You all are probably aware of a Stanford University study published late last year. It found that more than 7,800 middle-school, secondary-school, and college students in twelve American states could not assess the credibility of the information that floods their smartphones, tablets, and computers, despite their uncanny aptitude for digital and social media. The authors of the study reached this conclusion [and I quote]: "Overall, young peoples’ ability to reason about the information on the internet can be summed up in one word: bleak."
I have no reason to believe that young people in other countries are significantly more discerning about the stuff that they read and watch on the internet. I rather suspect that most adults as well are at their level. I purposely use the word stuff because to elevate the entire content of the internet to the status of information, with its customary denotation of facts and knowledge, disguises the problem. Stuff allows me to avoid contorted terms such as misinformation and false information terms that sully the status of information itself. You must be especially sensitive to the way in which the term "fake news" stains the noble notion of news. But whatever we call the stuff on the internet, even sophisticated audiences find it increasingly difficult to distinguish between legitimate news information gathered in a dispassionate search for truth and materials that are created to persuade, sell, mislead, or exploit.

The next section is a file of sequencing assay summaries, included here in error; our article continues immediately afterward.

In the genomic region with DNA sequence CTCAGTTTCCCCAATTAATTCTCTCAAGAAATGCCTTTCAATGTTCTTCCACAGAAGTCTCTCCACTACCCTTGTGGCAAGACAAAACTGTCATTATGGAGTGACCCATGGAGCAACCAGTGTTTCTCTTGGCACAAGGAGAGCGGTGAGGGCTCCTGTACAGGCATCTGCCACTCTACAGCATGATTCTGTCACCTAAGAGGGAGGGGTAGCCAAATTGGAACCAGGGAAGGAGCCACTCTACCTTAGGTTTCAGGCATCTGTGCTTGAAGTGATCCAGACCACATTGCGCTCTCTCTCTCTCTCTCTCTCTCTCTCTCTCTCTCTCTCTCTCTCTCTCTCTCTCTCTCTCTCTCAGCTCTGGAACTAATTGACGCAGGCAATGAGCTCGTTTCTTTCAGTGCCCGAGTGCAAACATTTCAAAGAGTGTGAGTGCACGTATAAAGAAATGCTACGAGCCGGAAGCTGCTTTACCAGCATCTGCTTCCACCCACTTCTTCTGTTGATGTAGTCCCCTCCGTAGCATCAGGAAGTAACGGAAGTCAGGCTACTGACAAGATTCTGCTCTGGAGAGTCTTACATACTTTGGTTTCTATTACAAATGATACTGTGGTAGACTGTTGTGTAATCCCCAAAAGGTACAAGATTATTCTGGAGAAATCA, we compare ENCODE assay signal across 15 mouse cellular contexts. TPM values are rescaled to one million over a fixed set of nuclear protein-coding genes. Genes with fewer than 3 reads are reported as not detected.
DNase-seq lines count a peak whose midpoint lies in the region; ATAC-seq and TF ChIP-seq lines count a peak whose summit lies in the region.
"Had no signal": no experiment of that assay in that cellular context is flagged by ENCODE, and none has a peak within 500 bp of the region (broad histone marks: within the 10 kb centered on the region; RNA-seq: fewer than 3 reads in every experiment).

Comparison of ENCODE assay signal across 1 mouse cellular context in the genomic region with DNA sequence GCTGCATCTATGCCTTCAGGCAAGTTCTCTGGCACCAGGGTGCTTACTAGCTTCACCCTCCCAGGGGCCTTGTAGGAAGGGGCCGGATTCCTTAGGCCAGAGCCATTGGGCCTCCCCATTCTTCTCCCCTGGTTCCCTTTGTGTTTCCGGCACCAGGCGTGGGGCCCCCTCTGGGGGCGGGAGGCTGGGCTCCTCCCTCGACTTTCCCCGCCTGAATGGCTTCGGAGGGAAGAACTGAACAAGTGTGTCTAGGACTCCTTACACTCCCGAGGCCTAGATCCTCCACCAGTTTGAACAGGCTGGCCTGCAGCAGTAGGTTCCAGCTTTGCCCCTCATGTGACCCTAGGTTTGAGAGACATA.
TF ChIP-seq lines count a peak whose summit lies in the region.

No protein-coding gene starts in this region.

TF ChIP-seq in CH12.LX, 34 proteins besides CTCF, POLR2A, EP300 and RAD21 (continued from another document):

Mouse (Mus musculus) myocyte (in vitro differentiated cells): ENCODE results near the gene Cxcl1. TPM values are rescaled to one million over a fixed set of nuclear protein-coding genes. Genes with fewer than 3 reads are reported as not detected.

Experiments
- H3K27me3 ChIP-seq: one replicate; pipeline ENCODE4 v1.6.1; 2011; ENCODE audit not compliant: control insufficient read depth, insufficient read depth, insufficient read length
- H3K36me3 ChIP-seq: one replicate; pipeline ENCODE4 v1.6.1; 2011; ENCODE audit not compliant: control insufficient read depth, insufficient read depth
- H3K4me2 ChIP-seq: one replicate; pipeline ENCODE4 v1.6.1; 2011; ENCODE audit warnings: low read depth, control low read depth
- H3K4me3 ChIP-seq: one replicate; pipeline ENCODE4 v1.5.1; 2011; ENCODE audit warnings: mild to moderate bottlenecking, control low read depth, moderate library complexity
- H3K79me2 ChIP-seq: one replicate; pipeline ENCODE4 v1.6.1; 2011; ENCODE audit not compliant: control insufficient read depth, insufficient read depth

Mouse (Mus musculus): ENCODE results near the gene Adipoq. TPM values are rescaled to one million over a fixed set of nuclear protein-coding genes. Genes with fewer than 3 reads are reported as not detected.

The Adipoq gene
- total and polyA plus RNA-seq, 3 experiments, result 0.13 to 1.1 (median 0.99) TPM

Your news organisations may be able to innovate ways for increasing the news literacy skills of your potential audience. But I imagine that the audience at issue is the audience that neither reads your papers nor visits your websites. Your websites may well offer superb classes in news literacy, but few students will attend. You could, however, support something like The News Literacy Project, a nonpartisan education nonprofit that works with educators and journalists to teach middle school and secondary school students how to sort fact from fiction in the digital age.